Upgrade your home entertainment with streaming devices that will help you play games, watch movies, and tune into your favorite television shows.
To slow the spread of the coronavirus illness COVID-19, the CDC has enacted nationwide social distancing guidelines and more and more states are imposing stay-at-home orders. People across the country are beginning to adopt an alternative way of living, a new normal. There’s no doubt that a change of pace can be difficult to embrace, but some individuals are finding ways to entertain themselves from the comfort of their homes with board games, video games, and other comforts like cooking, baking, or exercising. Thanks to the popularity of streaming services like Netflix, Hulu, and HBO, you can also find your favorite movies and TV shows with the click of a button. And though some televisions include built-in apps to stream these services, other TVs (especially older ones) can lag because they aren’t equipped to keep up with the speed of streaming platforms. For a better experience, you may want to plug in a dedicated streaming device. As with most things, streaming devices come in many shapes and sizes (as well as prices). To help guide you to the best streaming device for you, we’ve compiled the best streaming devices out now and what makes each unique.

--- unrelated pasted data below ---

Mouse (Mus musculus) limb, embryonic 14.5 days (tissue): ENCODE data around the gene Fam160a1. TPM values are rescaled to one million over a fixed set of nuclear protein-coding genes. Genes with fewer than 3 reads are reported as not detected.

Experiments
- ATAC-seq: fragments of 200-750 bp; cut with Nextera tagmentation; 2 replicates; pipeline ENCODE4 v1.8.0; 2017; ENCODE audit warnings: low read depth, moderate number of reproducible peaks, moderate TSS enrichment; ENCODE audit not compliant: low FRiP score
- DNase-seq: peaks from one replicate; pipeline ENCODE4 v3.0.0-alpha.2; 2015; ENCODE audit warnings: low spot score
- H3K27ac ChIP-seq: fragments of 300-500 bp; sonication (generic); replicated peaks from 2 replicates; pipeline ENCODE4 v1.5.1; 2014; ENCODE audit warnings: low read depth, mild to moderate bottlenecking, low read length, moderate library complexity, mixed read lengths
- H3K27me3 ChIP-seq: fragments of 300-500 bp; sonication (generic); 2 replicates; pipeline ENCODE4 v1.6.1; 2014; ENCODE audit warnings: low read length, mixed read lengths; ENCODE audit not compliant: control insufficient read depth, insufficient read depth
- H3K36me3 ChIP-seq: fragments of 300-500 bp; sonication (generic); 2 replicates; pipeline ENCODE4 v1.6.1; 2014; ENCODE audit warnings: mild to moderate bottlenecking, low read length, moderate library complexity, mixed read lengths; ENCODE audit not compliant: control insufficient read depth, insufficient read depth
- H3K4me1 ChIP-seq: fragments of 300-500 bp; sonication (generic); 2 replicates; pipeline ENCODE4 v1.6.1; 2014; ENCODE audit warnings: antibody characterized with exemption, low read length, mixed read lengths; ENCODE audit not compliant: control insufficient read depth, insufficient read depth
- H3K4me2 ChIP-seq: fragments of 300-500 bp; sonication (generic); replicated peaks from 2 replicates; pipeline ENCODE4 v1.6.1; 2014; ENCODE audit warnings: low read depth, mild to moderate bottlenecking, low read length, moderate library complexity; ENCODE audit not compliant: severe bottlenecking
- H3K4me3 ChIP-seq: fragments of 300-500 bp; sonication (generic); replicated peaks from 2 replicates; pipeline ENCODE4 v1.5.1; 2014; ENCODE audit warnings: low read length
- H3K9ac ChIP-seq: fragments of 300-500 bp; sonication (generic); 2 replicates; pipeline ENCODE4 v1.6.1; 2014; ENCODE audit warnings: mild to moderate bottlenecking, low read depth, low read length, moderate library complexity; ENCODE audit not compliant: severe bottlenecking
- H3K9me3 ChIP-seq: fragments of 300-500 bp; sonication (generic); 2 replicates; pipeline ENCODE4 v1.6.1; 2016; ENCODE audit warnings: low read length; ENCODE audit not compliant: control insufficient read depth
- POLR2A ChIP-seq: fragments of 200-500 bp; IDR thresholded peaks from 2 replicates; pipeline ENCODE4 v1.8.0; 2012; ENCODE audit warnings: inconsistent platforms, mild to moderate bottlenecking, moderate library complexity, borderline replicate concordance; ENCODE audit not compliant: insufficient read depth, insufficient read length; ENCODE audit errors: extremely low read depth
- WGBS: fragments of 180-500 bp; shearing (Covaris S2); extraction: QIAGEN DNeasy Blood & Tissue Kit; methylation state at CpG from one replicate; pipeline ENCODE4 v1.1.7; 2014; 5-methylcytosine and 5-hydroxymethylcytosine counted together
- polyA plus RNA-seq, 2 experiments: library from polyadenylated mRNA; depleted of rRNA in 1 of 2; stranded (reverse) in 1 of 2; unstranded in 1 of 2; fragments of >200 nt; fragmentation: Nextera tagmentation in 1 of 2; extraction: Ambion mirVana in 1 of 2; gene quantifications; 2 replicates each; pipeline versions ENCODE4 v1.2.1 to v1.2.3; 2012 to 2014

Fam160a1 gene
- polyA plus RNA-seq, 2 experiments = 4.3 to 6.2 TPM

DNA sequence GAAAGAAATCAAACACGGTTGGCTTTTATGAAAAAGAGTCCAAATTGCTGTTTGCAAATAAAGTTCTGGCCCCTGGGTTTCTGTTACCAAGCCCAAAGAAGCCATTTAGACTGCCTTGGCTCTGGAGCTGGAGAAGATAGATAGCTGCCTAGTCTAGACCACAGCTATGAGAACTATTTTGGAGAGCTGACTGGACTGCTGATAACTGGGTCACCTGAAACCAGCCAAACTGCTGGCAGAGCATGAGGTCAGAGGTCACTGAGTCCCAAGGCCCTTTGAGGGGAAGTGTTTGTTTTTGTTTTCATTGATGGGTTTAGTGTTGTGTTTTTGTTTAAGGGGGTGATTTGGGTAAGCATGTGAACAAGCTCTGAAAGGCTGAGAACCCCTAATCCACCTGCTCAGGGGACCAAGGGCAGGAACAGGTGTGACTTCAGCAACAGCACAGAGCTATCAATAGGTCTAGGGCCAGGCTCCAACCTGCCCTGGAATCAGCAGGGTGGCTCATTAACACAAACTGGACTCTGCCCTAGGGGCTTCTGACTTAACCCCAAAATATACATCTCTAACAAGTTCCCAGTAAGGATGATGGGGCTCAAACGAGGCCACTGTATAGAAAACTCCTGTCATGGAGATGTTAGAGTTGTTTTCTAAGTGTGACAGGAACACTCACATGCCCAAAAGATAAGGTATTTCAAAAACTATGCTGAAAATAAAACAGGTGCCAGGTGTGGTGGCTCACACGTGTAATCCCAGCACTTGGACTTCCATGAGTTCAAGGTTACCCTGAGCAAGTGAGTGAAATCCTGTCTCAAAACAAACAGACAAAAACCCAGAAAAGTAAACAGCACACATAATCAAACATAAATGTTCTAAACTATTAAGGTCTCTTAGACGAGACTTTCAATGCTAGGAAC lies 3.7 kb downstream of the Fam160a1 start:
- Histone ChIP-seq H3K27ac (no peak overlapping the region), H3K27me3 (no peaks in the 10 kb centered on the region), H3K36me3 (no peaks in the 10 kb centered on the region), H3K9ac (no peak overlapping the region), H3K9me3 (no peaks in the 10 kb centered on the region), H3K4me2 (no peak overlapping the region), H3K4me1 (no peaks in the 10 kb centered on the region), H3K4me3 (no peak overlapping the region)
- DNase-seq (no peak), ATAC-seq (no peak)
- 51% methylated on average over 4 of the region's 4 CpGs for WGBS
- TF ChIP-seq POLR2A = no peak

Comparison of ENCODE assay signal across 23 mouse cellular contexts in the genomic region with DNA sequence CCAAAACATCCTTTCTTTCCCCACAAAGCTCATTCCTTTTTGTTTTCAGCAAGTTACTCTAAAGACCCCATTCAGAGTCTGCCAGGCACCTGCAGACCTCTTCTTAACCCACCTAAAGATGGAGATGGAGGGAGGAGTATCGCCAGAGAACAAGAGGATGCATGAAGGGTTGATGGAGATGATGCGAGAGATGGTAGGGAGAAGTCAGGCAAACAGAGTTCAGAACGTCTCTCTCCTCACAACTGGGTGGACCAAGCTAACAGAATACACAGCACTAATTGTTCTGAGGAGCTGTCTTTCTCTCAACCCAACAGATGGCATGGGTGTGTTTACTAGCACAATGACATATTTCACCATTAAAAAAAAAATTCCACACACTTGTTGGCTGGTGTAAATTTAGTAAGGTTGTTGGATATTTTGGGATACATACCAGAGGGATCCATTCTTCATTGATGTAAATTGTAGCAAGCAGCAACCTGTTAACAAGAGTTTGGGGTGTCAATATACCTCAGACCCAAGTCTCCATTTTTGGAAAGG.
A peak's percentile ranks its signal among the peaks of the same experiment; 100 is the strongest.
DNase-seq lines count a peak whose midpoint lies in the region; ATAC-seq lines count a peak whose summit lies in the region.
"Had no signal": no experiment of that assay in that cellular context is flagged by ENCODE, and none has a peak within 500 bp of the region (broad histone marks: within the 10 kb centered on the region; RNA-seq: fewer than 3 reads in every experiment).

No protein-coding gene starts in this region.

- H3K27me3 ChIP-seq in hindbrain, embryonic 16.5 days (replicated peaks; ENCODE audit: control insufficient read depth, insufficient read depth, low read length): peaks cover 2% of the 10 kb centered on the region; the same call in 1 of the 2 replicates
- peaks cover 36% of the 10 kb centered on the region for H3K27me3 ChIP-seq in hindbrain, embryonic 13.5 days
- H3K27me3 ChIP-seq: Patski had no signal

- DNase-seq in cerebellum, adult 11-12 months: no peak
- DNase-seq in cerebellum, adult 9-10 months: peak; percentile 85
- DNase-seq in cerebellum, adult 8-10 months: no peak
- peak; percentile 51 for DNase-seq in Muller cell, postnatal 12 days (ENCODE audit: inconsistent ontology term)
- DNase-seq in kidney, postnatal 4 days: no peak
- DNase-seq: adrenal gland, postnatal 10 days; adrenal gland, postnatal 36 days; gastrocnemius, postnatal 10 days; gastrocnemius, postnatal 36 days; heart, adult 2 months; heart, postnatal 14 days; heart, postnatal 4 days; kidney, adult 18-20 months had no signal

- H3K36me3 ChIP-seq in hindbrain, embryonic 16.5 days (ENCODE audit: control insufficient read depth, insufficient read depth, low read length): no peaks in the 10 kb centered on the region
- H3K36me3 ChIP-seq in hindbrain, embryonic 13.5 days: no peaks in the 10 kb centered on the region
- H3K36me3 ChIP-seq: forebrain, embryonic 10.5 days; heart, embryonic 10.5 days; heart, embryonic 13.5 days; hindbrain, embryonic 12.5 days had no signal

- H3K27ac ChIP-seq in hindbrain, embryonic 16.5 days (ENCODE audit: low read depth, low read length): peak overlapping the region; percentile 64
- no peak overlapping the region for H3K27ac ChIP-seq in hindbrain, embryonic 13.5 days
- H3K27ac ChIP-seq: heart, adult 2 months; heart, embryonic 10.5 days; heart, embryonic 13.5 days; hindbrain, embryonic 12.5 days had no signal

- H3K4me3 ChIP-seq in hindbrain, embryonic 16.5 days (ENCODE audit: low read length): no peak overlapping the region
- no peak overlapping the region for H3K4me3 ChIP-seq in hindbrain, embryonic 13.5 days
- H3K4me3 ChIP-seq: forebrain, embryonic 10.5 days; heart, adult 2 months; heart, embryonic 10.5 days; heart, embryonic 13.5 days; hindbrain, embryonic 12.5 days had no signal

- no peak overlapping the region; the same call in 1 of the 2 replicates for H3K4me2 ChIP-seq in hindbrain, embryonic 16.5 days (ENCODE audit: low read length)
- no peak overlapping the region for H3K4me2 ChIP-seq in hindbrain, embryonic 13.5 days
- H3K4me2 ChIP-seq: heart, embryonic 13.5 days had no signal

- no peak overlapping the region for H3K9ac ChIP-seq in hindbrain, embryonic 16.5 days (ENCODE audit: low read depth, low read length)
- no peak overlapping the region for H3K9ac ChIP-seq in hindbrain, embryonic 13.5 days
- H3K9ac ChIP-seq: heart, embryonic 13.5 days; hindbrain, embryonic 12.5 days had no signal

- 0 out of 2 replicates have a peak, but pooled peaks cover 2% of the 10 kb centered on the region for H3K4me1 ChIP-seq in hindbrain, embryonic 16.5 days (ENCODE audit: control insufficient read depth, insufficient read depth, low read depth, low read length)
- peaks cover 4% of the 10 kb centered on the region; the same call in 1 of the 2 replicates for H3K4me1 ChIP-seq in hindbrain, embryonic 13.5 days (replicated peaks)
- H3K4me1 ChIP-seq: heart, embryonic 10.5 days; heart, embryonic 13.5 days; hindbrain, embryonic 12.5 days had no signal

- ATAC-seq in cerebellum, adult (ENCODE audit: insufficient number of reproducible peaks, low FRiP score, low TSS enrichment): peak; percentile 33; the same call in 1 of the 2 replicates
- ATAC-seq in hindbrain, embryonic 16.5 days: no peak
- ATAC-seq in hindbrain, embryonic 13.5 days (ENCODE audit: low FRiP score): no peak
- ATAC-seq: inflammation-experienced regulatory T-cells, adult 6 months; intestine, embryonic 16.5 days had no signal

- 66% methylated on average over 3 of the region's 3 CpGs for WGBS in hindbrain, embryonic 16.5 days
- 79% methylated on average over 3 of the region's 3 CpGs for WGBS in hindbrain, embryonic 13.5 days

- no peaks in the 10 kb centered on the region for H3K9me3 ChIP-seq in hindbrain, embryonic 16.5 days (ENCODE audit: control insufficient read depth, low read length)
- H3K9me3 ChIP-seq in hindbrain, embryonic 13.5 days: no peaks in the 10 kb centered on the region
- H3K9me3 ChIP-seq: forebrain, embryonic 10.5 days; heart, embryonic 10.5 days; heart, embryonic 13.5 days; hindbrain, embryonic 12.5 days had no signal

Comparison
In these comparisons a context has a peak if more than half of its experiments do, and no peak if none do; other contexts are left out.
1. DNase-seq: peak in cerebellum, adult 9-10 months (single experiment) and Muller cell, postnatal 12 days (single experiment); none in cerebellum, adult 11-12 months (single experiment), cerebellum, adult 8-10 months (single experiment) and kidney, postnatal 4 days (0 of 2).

Streaming set-top boxes like the Roku, Apple TV, and others are like DVD players for the modern age: Plug them into your TV with an HDMI cable and you’ll be able to stream your favorite channels from a simple menu. Currently, you can tune into big players like Netflix, Hulu, HGTV, and Bravo — along with digitally-rented movies and a decent selection of free stuff to watch. Amazon Prime Video is also available pretty much anywhere, now that its long-running feud with Google has ended.
In my experience, streaming boxes work better than most smart TVs thanks to easy-to-use interfaces, snappier performance, and faster updates — if you have a TV that still doesn’t support Disney+, you know why this matters. A streaming box may also support features your TV doesn’t, like voice search or Dolby Atmos sound. Some even let you “subscribe” to your favorite shows so you know when a new episode is ready to stream.
A few smart TVs break this rule, however. TCL’s budget-oriented TVs all have Roku built-in as their smart platform which is generally well-maintained. If you already have Roku on your TV, you probably don’t need to spend extra money on a Roku stick. Other TVs, like Vizio’s, have Google’s Chromecast built-in, too, which can help expand their utility — even though the main smart interface isn’t particularly great. For most people, though, I recommend a standalone box over your TV’s built-in smarts.